Tuesday, March 23, 2010


"To understand God's thoughts we must study statistics, for these are the measure of his purpose." (Florence Nightingale)

Statistics can’t bring the reality of life on the street to your office or home (where you might be reading this), but here are a few things you might not know:
  • UNICEF has estimated that there are at least 100 million children growing up on urban streets around the world
  • 93% of street girls in Rwanda reported having been raped
  • In Southern and Eastern Africa the majority of street children are between 9-14 years old
  • 82% of street children in Cairo are on the streets due to child abuse at home or at work
  • 100,000 children run away from home in the UK each year, with 1 in every 6 sleeping on the streets
  • 77.9% of street children in Russia are involved in work which is dangerous to their health
  • 70% of street children in Cairo said that they use drugs to relieve the pressure from being on the street
  • In Brazzaville, Congo, almost 50% of street children are orphans
  • It is estimated that between 15-20% of street children in Vietnam are HIV positive
  • Orphanages in Ukraine say that 97% of children leaving their institutions become homeless
  • There are an estimated 1-2 million street-involved youth in the USA
  • In 2008-2009 a child was abandoned in Guatemala City every 4 days. Most were babies
Source: UNICEF/The Consortium for Street Children

Thursday, March 18, 2010

A melancholy month

Some friends have expressed concern in recent weeks that my postings have seemed somewhat introspective. A little...sombre.

I never intended this blog to be some kind of greatest hits of my experience here in São Paulo. In my teens I started a diary but soon found that I was aggressively self-editing my entries. Looking back on those few pages, my adolescence would appear to be some sort of utopian vision of youth. Good grief.

It has been a difficult month. A very difficult month. With the team and with the children. But God is sovereign in every situation, in every circumstance and by His strength I press on.

the 28kg jumbo pack says it all

Sunday, March 14, 2010


This week, my good Scottish friend Robert told me about some recent events in his road. A young mentally disturbed man who has (up until this point) lived a quiet and somewhat uneventful life with his equally troubled mother in a neighbouring house, has recently been vandalizing cars and sexually assaulting women in the street. The mental care authorities have so far been unable to stabilize his condition and efforts to “section” him have resulting in periodic but unsustained containment. When Robert’s car window was smashed he therefore decided to call the police. After listening sympathetically to the officer’s explanation of the local force's futile attempts to deal with the recent difficulties, Robert and his brother-in-law stood aghast as the officer explained the best way of dealing with the problem: “What you should do in these circumstances is to get a few mates together, bind him up with some rope and then take a baseball bat, smash his skull in and put him in the sewer.”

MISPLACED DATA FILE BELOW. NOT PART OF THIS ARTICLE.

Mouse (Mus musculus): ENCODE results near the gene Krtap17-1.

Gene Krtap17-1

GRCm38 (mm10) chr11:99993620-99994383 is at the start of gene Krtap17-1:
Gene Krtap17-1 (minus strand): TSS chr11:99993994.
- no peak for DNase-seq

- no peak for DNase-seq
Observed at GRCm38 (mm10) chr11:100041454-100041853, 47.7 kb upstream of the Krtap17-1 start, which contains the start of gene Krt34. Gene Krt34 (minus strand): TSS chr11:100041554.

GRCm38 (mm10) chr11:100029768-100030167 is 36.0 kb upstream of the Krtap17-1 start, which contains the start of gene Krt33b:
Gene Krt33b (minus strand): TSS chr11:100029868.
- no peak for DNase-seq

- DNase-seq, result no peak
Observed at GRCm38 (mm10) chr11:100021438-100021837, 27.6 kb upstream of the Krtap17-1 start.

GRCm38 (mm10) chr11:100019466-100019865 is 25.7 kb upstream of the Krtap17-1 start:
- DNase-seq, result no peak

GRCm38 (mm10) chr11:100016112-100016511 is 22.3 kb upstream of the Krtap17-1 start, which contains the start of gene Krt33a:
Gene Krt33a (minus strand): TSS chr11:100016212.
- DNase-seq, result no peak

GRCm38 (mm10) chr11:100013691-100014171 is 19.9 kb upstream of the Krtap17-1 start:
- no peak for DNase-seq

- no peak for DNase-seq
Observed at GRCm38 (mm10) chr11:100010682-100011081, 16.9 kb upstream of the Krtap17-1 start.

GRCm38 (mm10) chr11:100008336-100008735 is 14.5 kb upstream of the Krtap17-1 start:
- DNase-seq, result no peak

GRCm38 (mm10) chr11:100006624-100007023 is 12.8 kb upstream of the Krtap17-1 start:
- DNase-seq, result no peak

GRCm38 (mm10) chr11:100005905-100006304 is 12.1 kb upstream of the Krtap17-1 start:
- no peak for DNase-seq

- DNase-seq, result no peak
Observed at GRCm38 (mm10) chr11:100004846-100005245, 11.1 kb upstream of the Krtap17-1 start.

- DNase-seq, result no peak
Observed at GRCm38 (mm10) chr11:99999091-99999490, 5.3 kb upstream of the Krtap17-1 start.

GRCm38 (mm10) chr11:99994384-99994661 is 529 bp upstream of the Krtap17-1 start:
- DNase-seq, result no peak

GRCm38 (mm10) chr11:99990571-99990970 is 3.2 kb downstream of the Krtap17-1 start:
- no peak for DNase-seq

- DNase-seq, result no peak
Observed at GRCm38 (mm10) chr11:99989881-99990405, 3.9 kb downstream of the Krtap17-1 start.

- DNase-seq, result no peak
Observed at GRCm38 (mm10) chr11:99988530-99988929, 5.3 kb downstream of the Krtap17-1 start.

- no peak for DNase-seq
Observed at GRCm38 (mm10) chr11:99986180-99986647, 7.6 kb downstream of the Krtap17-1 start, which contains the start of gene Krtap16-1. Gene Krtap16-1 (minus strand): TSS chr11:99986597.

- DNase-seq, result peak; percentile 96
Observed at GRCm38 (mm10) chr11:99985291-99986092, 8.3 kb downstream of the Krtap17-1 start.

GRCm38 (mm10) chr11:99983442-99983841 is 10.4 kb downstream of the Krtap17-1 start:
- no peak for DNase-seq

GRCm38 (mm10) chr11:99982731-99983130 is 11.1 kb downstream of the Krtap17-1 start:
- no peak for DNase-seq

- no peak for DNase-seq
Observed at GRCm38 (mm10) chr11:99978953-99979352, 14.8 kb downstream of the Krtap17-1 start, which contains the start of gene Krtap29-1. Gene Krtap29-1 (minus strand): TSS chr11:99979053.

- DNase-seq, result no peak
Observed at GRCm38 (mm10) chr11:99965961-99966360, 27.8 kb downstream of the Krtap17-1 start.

These are thoughts which a frustrated law enforcement officer may have during his very darkest moments, but this man – with all seriousness – articulated them.

With authorities like this, what hope is there for the rest of us?

Saturday, March 6, 2010

Pé de moleque

It now appears my previous sentiments are nothing new. I came across one of those hard toffee-with-nuts sweets yesterday. The name? Pé de moleque (poor kid's feet). It seems that not only is this witty labelling par excellence, but a veritable institution here in confectionary terms.

feet, anyone?


My clothes are rotting from the damp.
The Nikon is knocked off a wall and the lens cracks.
A smile is left unreciprocated.
W tears one of the new cushions, emptying its contents.
L lets loose a diatribe of insults and profanities to my face.

Today I need reminding that

Friday, March 5, 2010

Children, parents, grandparents

"The relationship between grandparents and grandchildren is one of the most rewarding in family life and the government is no doubt correct to ensure that grandparents have the right of access. But if an absent father or a grandparent can only have access to a child by invoking the law, and if their meetings are overlaid by resentment, rancour or parental quarrelling, surely the encounter will only do harm. Governments tend to believe that social evils can be cured by money or legislation, but they are wrong. What children want is for their parents to love each other, and if that is no longer possible, at least to act with kindness."

P.D. James - The Spectator, 30 January 2010